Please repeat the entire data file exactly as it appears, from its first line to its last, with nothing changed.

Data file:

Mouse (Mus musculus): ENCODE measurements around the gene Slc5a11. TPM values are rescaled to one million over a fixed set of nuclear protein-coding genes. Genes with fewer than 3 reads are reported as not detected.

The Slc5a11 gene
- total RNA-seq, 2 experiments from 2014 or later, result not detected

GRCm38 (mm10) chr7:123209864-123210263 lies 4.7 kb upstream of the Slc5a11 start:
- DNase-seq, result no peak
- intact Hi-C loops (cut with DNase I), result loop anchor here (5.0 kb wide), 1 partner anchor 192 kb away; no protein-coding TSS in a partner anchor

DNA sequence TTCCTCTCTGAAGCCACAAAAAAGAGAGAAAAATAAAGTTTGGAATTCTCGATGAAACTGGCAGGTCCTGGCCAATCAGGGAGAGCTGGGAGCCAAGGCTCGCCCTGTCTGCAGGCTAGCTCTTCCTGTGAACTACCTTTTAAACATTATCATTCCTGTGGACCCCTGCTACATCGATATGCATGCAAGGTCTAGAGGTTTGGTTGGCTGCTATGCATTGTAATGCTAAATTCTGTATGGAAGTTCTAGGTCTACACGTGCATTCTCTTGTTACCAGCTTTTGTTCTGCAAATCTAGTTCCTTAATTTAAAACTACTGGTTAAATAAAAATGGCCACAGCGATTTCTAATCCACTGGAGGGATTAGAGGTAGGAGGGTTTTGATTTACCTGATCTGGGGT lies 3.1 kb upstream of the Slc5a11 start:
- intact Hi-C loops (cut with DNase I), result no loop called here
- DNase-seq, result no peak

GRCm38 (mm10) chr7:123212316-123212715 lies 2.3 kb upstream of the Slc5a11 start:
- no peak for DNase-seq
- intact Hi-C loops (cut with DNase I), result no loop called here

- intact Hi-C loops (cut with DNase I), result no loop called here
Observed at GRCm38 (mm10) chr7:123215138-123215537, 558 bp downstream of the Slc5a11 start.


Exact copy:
Mouse (Mus musculus): ENCODE measurements around the gene Slc5a11. TPM values are rescaled to one million over a fixed set of nuclear protein-coding genes. Genes with fewer than 3 reads are reported as not detected.

The Slc5a11 gene
- total RNA-seq, 2 experiments from 2014 or later, result not detected

GRCm38 (mm10) chr7:123209864-123210263 lies 4.7 kb upstream of the Slc5a11 start:
- DNase-seq, result no peak
- intact Hi-C loops (cut with DNase I), result loop anchor here (5.0 kb wide), 1 partner anchor 192 kb away; no protein-coding TSS in a partner anchor

DNA sequence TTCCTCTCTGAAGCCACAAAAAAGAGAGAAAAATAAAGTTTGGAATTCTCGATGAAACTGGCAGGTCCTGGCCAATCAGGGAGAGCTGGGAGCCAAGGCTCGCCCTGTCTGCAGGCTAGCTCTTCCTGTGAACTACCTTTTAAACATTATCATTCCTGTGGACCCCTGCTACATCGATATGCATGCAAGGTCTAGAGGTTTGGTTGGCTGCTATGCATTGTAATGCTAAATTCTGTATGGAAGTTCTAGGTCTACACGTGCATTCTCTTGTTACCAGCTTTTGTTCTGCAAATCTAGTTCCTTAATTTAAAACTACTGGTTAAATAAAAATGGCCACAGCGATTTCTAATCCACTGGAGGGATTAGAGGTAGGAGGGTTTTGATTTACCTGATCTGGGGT lies 3.1 kb upstream of the Slc5a11 start:
- intact Hi-C loops (cut with DNase I), result no loop called here
- DNase-seq, result no peak

GRCm38 (mm10) chr7:123212316-123212715 lies 2.3 kb upstream of the Slc5a11 start:
- no peak for DNase-seq
- intact Hi-C loops (cut with DNase I), result no loop called here

- intact Hi-C loops (cut with DNase I), result no loop called here
Observed at GRCm38 (mm10) chr7:123215138-123215537, 558 bp downstream of the Slc5a11 start.